“What advice would you give a job-seeker?
One of our recent studies put people in either high- or low-power poses for a few minutes as they prepared to give a presentation in front of a panel of judges. The power posers came across as more enthusiastic and competent, even though they weren’t posing during the speech. It seems the posing primed their brains to perform well. So if it’s a phone interview, close the door and put your feet up on the desk. If you can’t do that, find somewhere to stretch. A lot of students write and say, ‘I went to a bathroom stall, closed the door, stood on my toes, spread my feet, reached my arms out, put my shoulders back, and lifted my chin.'”
–Danielle Venton. “Strike a Pose.” Wired May 2012: 54.
“[Joss Whedon’s] advocacy of woman, exhibited in his work since ‘Buffy,’ is on display in ‘The Avengers,’ with Scarlett Johansson as Black Widow.
‘Joss did not want the Black Widow to be the damsel in distress or just another pretty face, or someone that was, you know, a woman that was incapable of holding her own,’ said Johansson.
‘She just throws down and sweeps the floor. And when I read it, it was just like, “Oh, thank you, Joss!”‘”
–“‘Avengers’ Director Joss Whedon: Yes, He’s a Geek.” Sunday Morning. April 29, 2012. CBS News. Web.
“A team of Japanese inventors have come with a new device that blends the country’s fascination with cuteness and its penchant for experimental high-tech — brainwave-controlled cat ears.
The fluffy headwear reads users’ brain activity, meaning the ears perk up when they concentrate and then flop down again to lay flat against the head when users enter a relaxed state of mind, say its developers.
The gizmo is called ‘Necomimi’ — a play on the Japanese words for cat and ear, but the first two syllables are also short for ‘neuro communication’, says Neurowear, the inventor team whose brainchild it is.”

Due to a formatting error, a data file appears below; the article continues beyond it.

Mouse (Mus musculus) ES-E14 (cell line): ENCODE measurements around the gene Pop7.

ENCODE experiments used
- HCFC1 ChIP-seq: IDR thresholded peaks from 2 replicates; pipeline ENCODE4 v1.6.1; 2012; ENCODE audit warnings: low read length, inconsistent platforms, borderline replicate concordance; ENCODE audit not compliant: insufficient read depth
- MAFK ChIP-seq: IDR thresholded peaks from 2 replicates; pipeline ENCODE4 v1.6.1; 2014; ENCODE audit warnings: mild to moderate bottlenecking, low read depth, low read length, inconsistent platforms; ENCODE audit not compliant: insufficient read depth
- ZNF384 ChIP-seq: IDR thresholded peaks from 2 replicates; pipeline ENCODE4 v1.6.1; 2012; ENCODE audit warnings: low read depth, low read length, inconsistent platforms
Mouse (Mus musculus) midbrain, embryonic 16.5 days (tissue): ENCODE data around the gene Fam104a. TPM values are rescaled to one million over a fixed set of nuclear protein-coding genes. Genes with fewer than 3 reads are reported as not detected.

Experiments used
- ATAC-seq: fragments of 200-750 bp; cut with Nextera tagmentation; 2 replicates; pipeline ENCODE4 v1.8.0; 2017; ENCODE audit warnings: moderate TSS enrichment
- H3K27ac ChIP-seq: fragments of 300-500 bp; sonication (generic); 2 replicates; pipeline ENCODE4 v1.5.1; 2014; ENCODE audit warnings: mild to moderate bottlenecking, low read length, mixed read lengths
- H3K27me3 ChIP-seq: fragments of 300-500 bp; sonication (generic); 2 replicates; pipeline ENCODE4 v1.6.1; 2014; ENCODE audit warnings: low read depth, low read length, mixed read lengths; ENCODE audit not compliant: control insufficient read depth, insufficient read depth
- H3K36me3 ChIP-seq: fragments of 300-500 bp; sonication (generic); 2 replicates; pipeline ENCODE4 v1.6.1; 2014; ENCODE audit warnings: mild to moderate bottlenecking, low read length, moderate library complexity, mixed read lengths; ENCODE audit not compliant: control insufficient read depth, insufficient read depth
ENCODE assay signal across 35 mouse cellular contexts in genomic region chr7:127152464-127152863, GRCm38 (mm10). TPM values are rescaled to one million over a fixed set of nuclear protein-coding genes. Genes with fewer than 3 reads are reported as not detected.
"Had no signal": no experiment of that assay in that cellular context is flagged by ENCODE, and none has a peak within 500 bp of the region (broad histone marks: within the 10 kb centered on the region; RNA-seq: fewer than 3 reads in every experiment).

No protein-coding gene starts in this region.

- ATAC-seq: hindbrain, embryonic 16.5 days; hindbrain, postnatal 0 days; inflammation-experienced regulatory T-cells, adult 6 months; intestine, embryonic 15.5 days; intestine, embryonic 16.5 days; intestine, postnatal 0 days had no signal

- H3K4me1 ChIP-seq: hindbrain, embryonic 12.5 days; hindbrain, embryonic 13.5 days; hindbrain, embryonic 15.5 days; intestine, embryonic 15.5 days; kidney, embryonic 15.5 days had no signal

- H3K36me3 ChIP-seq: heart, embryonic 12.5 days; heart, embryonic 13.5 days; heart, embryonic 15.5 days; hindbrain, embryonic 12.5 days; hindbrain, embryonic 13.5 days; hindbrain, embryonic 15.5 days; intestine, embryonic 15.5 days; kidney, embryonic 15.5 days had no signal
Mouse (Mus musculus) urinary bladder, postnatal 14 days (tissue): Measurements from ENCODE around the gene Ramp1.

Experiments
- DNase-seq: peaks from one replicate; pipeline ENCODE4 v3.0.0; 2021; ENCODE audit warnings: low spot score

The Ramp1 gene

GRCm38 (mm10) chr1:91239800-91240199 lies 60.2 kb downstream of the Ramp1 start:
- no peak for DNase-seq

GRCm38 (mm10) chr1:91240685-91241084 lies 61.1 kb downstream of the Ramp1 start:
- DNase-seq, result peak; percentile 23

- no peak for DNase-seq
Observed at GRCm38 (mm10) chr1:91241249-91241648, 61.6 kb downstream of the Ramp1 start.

–AFP. “Brainwaves Control Cat-Ear Hat.” Discovery News. June 8, 2011. Web.
“Lab rats have feelings, too.
Given a choice between munching on a tasty chocolate treat or helping a fellow rat escape from a restraint, test rodents often preferred to liberate a pal in need, indicating that their empathy for others was reward enough.
The observation by University of Chicago neuroscientists, published on Thursday in the journal Science, suggests that even these primitive creatures are wired to show benevolence for their own kind.”
–AFP. “Rats Will Help Their Pals Get Free.” Discovery News. Dec. 9, 2011. Web.
“If there are two things I like to do every day of my life, it’s: 1) look after my health, and 2) laugh. Not a bad combo, right? But did you know that by doing the second, you’re also doing the first?
Not that you shouldn’t climb onto that life-cycle, but laughter — all by itself — treats the body to a whole array of health benefits. For starters, a good, big laugh relieves physical tension and relaxes your muscles for up to 45 minutes. (Maybe that’s why everyone feels so laid back when someone starts telling jokes at a party!) Laughter also keeps the immune system humming by decreasing stress hormones and boosting infection-fighting antibodies. It even protects the heart by keeping those blood vessels pumping.”
–Marlo Thomas. “National Humor Month: Laughing Your Way to Good Health.” Huffington Post April 26, 2102. Web.
“George Takei is thrilled.
The former Star Trek actor is incredibly pleased that the fundraising campaign for the new Broadway musical Allegiance was a success.
The campaign raised more than $158,000 for the production, which focuses on the internment of Japanese Americans during World War II.
To reward those who gave generously, Takei (with the reluctant backing of his husband) performed his signature ‘happy dance.'”